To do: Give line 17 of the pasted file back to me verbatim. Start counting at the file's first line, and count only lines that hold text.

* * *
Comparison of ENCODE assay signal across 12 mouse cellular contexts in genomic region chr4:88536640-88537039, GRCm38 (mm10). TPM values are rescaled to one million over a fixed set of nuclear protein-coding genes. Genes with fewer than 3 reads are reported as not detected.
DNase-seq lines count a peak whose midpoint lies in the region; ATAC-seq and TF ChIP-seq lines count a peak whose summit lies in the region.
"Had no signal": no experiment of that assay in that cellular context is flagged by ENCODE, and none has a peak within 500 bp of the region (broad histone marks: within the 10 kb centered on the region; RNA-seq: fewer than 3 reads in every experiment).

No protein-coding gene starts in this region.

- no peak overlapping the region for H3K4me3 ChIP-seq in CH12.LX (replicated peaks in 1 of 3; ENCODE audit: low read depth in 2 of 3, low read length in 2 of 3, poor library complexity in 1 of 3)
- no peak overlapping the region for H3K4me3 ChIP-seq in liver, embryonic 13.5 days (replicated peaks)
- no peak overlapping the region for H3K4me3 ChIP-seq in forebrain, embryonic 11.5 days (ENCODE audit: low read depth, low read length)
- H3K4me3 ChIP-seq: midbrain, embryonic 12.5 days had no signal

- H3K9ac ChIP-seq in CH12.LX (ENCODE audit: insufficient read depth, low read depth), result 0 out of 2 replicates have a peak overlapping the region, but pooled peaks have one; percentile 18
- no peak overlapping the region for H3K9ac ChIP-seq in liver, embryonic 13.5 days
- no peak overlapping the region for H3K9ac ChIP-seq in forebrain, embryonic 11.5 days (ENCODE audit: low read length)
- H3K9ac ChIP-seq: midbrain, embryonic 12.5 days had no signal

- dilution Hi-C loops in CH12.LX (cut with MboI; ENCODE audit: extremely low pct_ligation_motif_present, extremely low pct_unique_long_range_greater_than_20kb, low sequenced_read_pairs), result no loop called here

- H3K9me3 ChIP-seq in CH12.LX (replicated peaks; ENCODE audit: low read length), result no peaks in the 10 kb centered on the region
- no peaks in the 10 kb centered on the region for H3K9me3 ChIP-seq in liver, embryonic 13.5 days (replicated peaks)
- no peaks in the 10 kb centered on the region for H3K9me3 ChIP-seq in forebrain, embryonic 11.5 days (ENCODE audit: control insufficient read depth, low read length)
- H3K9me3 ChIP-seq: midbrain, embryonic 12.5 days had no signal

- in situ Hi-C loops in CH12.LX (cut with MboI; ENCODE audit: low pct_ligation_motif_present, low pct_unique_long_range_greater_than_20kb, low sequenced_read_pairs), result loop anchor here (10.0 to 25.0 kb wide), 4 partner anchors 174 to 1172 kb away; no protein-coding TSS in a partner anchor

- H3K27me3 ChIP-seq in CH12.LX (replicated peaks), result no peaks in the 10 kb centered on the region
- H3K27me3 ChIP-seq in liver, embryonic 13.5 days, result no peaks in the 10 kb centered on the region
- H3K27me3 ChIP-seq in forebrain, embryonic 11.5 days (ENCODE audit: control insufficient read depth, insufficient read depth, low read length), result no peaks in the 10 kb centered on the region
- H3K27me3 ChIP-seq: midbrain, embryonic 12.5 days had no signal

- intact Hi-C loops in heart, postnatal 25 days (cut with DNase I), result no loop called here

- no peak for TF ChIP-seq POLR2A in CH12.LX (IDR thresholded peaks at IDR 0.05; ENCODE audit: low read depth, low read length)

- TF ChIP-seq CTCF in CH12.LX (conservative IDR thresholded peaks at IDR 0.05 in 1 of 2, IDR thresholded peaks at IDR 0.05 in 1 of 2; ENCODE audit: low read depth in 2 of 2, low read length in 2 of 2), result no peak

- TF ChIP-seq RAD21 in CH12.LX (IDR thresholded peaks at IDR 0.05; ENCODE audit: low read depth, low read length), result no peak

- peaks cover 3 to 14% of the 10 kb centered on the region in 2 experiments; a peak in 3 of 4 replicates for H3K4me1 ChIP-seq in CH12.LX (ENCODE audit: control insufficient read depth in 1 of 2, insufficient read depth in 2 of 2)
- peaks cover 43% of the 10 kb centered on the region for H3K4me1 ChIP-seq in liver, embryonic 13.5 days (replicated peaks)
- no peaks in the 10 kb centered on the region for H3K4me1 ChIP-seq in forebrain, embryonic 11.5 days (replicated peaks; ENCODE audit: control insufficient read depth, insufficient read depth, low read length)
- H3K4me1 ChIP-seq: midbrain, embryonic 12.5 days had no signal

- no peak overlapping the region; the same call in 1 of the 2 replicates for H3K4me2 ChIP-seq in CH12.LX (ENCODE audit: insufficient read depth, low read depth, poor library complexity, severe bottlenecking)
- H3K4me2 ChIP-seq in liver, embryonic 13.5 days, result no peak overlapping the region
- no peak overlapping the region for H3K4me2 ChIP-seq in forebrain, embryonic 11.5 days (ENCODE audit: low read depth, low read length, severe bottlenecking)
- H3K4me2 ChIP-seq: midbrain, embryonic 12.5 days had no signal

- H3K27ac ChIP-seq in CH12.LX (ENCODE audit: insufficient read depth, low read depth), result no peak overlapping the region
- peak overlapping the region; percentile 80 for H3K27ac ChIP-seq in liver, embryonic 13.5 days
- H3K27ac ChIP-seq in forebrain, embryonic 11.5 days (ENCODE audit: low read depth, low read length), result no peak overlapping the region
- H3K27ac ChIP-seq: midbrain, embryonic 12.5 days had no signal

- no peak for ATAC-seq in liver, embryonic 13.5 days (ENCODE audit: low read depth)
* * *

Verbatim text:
- H3K9me3 ChIP-seq: midbrain, embryonic 12.5 days had no signal